How to Find Out Intel’s i7 Processor Generation

If you look around for a new CPU, chances are that you must have been bombarded with a lot of information when you go out for a purchase.

It is quite well established now that companies release new products and assign a “generation” to them. Similarly, semiconductor manufacturers like Intel, AMD, and Nvidia assign generations to their products. This article focuses on how to identify and differentiate between Intel’s product line-ups.

Intel has a very long history and range of products. They had Pentium which is a brand name still in use. Celeron and Atom for the low end, still used. Xeon for the high-end workstation and server market, still used. Then their flagship models Core and Core 2 series of CPUs with Solo, Duo, and Quad which are now outdated. The new flagships at Intel are now the Core series, which are led by i3, i5, i7 and now i9 processors. With a wide range of available processors, it gets confusing sometimes to understand the generation of these CPUs. Fret not as that is exactly what we’re going to explain today in this article.

Find the generation of your processor with ease

The first number on the SKU indicates which generation it belongs to i.e (6700k= 6th generation, 4790= 4th generation, 3570= 3rd generation and so on). The SKUs are 4 digits followed by a suffix letter or letters.

Additional Information

  • 1st gen = (Nehalem is the name of the microarchitecture) Bloomfield/Lynnfield/Clarkdale
  • 2nd gen = Sandy Bridge microarchitecture
  • 3rd gen = Ivy Bridge microarchitecture
  • 4th gen = Haswell/Devil’s Canyon microarchitecture
  • 5th gen = Broadwell microarchitecture
  • 6th gen = Skylake microarchitecture
  • 7th gen = Kaby Lake microarchitecture
  • 8th gen = Coffee Lake microarchitecture
  • 9th gen = Coffee Lake microarchitecture

While that should be enough information, there can be slight confusion and often slightly misleading when discussing the higher-end CPUs.

For example, the Core i7 5960X is an 8 core CPU on the HEDT X99 platform released in 2014 with DDR4 on the Haswell architecture. But the Core i7 4770K on the desktop platform does not support DDR4 and it is a 4th generation part on the desktop while the 5960X is a 5th generation part for the HEDT. It is in fact a Haswell-E (for extreme) architecture. This is because the older microarchitecture is preferred for the higher end CPUs as it has had time to mature compared to the newer architecture.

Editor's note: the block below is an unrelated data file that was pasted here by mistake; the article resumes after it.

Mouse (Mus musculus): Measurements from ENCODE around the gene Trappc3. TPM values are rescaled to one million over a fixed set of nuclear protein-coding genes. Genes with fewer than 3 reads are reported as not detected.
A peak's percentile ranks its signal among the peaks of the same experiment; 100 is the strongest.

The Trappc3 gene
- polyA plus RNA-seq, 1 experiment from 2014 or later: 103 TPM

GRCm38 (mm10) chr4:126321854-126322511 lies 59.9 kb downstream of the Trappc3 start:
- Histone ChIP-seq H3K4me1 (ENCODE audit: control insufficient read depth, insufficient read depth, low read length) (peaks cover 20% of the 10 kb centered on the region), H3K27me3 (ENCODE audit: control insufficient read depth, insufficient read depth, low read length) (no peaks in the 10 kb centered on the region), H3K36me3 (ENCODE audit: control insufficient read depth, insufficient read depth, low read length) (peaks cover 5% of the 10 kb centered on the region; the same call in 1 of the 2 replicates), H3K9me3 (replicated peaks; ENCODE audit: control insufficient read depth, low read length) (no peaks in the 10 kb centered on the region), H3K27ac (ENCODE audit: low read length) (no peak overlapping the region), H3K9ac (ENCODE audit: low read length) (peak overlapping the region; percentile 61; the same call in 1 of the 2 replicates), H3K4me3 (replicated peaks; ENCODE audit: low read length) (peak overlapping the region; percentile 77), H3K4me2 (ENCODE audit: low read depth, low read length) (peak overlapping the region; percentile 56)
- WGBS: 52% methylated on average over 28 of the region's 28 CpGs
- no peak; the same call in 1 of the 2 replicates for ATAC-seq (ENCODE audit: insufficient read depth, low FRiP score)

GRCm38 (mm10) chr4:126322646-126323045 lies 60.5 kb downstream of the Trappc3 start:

How Can You Find Out The Generation of Your i7 Processor (If you already own one)

The first method is to check your System’s specifications by right-clicking on the Windows button and selecting the System button. Afterward, you should see a window that displays the specifications of your computer

Alternatively, the user can also run msinfo32 by pressing CTRL+R and inputting “msinfo32”. Doing this will bring up a screen that mentions all of the computer’s specifications. This is better for users who want to know specific information about the computer like the motherboard itself.

Overall, it’s important to note that the customer should always pay attention to the processor’s model as the name of the generation it stands, can be determined at plain sight.


No two CPUs are made equally. That is why they have different SKUs. This article was aimed to help you read the SKU and make sense of it. The easiest way to identify the generation is to go with the very first number. But that doesn’t answer all the questions. The alpha rule should always be to verify and cross-check with the Intel ARK which holds the complete database for the CPUs. So whenever you aren’t sure, simply search for the specific SKU on the Intel ARK or Google your processor’s model name and you’ll be redirected to Intel ARK. 


Bill Wilson

Bill is a certified Microsoft Professional providing assistance to over 500 remotely connected employees and managing Windows 2008 to 2016 servers.